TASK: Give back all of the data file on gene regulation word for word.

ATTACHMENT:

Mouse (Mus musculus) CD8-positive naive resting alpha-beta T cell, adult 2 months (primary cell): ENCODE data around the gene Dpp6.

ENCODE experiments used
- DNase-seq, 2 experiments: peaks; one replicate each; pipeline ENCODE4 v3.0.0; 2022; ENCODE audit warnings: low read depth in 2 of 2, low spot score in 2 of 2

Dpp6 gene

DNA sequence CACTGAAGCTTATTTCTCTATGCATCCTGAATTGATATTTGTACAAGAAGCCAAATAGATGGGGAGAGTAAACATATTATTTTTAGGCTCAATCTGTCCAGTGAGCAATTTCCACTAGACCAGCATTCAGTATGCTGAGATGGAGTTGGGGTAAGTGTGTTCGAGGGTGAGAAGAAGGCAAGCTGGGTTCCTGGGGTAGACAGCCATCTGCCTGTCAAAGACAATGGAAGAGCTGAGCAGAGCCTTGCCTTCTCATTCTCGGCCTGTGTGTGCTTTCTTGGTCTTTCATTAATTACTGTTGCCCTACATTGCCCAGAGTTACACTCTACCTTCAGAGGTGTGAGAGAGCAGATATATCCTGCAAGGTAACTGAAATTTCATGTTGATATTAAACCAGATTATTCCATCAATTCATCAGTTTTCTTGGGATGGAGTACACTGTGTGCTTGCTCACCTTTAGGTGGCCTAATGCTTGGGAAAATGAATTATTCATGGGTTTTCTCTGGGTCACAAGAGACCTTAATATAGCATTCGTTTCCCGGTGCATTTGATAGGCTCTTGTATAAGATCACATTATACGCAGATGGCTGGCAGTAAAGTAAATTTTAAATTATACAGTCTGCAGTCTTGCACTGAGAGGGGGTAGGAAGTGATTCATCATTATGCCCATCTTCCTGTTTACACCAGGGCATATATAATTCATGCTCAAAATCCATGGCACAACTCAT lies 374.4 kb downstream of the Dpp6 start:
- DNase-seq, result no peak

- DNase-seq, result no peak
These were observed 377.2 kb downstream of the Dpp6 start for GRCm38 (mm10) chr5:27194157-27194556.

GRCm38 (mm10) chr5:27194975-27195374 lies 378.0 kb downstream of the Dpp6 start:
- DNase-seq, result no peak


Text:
Mouse (Mus musculus) CD8-positive naive resting alpha-beta T cell, adult 2 months (primary cell): ENCODE data around the gene Dpp6.

ENCODE experiments used
- DNase-seq, 2 experiments: peaks; one replicate each; pipeline ENCODE4 v3.0.0; 2022; ENCODE audit warnings: low read depth in 2 of 2, low spot score in 2 of 2

Dpp6 gene

DNA sequence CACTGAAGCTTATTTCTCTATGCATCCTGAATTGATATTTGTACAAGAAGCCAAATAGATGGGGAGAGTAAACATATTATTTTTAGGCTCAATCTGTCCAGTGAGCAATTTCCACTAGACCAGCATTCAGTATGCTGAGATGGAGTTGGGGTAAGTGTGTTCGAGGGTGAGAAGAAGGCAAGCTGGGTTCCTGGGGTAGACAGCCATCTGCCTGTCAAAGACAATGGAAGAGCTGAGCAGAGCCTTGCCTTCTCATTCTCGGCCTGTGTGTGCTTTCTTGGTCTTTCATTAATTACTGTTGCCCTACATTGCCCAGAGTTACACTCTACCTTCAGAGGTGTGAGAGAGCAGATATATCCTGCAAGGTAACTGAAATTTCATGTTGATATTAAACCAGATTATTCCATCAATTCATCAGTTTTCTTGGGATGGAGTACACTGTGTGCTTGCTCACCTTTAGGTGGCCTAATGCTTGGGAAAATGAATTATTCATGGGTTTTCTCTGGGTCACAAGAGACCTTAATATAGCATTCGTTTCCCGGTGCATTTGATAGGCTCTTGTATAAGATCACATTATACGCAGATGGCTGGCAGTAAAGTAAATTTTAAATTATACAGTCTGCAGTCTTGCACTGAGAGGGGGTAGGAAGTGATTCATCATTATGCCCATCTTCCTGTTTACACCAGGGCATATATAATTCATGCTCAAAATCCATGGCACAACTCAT lies 374.4 kb downstream of the Dpp6 start:
- DNase-seq, result no peak

- DNase-seq, result no peak
These were observed 377.2 kb downstream of the Dpp6 start for GRCm38 (mm10) chr5:27194157-27194556.

GRCm38 (mm10) chr5:27194975-27195374 lies 378.0 kb downstream of the Dpp6 start:
- DNase-seq, result no peak